3 0 2 D O C U M E N T 3 0 0 A U G U S T 1 9 2 4
300. To Betty Neumann
[Lautrach Castle,] Wednesday [6 and 8 August
Dear Betty,
It has already been so long since I slipped into that familiar home on Maasen
and I also haven’t released any letter that strict people, of which there are un-
fortunately so many, could describe as a love letter (or something similar). And
even today’s should duly taste like cold bread dumplings, although……(sup-
pressed by the censor because it doesn’t taste like cold bread dumplings).
It was very interesting in Geneva. There was a considerable conflict one time on
but my impression was very favorable and I’m quite glad that I joined
the committee. A week ago last night, I traveled to Zurich and met my boys
with whom I traveled here on Thursday, where we are leading a sort of life of idle
luxury together, which for me isn’t so luxuriously idle because bad people sent me
a dissertation for evaluation, correction proofs, and other compulsory occupations.
I must say, on the whole, that I actually don’t have a knack for lazing about and
need a sailboat (or such) in addition, if I’m not going to succumb to pondering. I’m
hoping to arrive in Berlin roughly on the 20th, where I must find out how the dice
of fate were thrown by Tweety’s hands. This early arrival must, however,—to pre-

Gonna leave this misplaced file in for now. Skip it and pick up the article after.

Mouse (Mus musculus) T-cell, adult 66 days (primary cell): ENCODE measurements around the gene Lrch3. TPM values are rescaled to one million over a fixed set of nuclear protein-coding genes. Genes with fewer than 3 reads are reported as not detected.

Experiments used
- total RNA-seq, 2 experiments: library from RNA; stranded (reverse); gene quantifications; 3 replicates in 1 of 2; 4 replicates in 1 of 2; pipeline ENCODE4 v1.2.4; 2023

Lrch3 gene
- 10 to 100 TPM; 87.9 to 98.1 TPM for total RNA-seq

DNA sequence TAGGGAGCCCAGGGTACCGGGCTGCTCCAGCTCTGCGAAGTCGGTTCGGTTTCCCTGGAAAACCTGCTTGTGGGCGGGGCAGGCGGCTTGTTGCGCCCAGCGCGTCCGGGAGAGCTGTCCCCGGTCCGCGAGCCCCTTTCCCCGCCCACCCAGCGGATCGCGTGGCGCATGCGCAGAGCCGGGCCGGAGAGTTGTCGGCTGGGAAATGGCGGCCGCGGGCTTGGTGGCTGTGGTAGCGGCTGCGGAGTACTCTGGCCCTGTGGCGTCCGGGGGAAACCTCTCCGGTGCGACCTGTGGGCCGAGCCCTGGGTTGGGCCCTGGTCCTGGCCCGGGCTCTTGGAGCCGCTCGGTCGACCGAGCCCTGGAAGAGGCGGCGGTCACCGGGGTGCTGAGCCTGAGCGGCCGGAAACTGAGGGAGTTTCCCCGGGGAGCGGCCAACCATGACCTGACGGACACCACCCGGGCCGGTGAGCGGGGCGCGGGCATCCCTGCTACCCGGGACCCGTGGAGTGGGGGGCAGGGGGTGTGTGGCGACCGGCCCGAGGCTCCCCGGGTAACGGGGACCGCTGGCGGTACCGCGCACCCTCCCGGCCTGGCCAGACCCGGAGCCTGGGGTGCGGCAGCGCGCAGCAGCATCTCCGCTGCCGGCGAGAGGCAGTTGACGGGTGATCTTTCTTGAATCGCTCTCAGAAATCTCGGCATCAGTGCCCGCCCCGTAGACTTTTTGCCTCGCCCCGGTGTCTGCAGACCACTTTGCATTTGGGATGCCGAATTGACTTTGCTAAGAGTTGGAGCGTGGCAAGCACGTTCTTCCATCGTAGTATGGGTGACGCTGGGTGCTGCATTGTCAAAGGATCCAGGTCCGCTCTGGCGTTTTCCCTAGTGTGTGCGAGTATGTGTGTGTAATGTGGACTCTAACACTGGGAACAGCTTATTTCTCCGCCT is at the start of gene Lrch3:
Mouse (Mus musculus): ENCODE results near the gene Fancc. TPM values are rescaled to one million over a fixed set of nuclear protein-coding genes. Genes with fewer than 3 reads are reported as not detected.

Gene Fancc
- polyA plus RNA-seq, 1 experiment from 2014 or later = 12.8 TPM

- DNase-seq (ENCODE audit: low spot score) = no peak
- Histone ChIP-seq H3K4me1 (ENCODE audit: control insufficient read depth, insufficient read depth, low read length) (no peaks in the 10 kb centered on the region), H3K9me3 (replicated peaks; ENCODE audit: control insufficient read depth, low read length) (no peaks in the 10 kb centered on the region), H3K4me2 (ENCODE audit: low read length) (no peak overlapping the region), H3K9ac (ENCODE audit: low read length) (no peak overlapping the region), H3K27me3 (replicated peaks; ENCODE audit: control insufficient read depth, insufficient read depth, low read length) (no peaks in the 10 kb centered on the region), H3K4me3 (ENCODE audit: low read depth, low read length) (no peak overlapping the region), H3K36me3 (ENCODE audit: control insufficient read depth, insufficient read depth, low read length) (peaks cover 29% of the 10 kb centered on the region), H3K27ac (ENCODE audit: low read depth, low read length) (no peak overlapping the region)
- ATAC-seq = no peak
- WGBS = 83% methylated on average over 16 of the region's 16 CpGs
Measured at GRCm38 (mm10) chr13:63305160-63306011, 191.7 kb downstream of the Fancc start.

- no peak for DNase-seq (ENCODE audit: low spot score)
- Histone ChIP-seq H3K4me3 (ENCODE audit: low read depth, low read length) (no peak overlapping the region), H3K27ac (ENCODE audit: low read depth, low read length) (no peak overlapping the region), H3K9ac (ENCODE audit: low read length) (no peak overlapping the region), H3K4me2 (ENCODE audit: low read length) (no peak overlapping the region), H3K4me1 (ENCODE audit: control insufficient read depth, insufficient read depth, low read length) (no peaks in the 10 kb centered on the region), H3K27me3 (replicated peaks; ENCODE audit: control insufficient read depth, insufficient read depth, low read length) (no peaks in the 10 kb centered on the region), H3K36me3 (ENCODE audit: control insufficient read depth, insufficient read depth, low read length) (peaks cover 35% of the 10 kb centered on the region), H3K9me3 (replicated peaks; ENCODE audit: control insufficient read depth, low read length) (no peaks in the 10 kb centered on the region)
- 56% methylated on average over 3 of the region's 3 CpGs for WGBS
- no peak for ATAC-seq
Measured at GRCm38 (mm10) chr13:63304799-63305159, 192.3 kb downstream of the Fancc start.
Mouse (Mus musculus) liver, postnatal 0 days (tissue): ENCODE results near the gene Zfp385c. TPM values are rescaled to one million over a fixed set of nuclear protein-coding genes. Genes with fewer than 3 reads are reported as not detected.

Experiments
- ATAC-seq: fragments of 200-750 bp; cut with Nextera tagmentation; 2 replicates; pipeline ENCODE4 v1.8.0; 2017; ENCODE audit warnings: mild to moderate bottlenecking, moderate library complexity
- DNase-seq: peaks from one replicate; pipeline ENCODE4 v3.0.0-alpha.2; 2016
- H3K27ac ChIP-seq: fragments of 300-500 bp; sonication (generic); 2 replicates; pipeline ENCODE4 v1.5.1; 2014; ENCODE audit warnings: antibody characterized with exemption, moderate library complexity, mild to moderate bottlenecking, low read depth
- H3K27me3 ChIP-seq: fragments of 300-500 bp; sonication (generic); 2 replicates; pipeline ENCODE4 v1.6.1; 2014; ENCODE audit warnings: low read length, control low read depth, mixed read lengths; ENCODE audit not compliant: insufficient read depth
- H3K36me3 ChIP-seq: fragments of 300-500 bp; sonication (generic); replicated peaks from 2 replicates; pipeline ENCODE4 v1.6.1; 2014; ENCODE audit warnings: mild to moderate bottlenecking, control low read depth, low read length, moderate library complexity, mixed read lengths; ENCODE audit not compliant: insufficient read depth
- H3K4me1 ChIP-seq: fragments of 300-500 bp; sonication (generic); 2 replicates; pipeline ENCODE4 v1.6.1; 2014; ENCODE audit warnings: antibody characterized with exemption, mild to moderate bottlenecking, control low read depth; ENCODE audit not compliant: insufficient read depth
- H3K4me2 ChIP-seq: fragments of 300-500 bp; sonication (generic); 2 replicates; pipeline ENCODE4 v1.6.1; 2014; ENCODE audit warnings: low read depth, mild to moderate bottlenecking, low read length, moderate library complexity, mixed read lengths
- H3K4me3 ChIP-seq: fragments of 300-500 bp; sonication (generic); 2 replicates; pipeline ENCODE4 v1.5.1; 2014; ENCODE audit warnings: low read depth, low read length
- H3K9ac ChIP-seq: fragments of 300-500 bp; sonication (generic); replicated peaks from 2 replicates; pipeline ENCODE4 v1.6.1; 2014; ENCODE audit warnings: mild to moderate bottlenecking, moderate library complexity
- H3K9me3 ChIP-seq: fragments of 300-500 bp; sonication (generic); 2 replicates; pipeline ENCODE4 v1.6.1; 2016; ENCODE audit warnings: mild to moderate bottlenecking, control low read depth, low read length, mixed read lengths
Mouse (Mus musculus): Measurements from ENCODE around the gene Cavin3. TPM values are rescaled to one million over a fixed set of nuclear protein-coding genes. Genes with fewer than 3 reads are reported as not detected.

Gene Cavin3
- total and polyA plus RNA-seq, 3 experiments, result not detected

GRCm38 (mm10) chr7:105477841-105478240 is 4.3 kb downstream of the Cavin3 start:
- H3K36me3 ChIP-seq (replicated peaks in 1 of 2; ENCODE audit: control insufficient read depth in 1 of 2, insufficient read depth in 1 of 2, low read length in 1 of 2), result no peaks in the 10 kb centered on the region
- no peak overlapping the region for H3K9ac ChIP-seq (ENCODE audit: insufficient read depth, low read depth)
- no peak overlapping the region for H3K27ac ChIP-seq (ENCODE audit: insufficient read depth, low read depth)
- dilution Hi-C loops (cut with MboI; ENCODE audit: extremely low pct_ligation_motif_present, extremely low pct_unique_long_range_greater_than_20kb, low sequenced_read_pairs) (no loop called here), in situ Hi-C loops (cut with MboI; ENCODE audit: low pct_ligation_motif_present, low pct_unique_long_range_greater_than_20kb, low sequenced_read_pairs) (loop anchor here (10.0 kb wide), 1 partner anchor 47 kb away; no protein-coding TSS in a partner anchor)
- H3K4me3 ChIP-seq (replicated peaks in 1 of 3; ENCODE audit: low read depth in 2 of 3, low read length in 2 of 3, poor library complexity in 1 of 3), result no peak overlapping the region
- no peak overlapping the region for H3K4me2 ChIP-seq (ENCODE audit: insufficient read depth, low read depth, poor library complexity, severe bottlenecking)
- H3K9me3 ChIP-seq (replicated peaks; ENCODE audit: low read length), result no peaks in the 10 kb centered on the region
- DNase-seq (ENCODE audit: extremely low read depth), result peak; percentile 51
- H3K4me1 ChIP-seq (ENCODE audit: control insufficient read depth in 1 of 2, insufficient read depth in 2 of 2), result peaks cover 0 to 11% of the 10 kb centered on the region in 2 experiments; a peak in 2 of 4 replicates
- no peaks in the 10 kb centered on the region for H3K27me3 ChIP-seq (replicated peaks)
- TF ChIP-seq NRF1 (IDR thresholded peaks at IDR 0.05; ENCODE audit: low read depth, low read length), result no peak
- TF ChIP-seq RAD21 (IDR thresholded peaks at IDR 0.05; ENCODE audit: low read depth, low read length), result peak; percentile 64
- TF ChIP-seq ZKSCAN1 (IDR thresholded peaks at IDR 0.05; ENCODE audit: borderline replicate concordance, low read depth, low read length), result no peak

vent other vacation
—be treated as the strictest secret.
On about the ¢13th² 17th, I’m going away to visit my old friend, the pastor
in Benzingen (near Sigmaringen), a curious enterprise for a Jewish
saint, which I unquestionably am. My boys are splendid fellows, robust and cheer-
ful. I play music with them a lot; today even a young lady cellist arrived so that we
can play as a trio. But the house and the people are a bit too well-mannered and tidy
for my gypsy soul, so I feel somewhat like a migrant bird in a cage.
So, now give my cordial regards to Uncle and Aunt Mühsam and brood your egg
fully to the finish, as befits a capable daughter, and think of your virtuous dumpling
baker with such sentiments as are properly suited to the state of things,
A. Einstein.
I still haven’t heard any news about the experiment from Mr.
By some bad luck, this letter was left lying until Friday. Yesterday I received the
letter from you two refugees with the marvelous poem by Uncle Hans. The dark
hints at silly mistakes make me curious; but I do believe that enlightenment is to be
found in Aunt’s letter. You poor child, whom I’m forbidden to help! It’s a curious
world, in which we are planted in order to torment partly ourselves, partly one an-
other. I wish you from my heart clarity and peace of mind.
Previous Page Next Page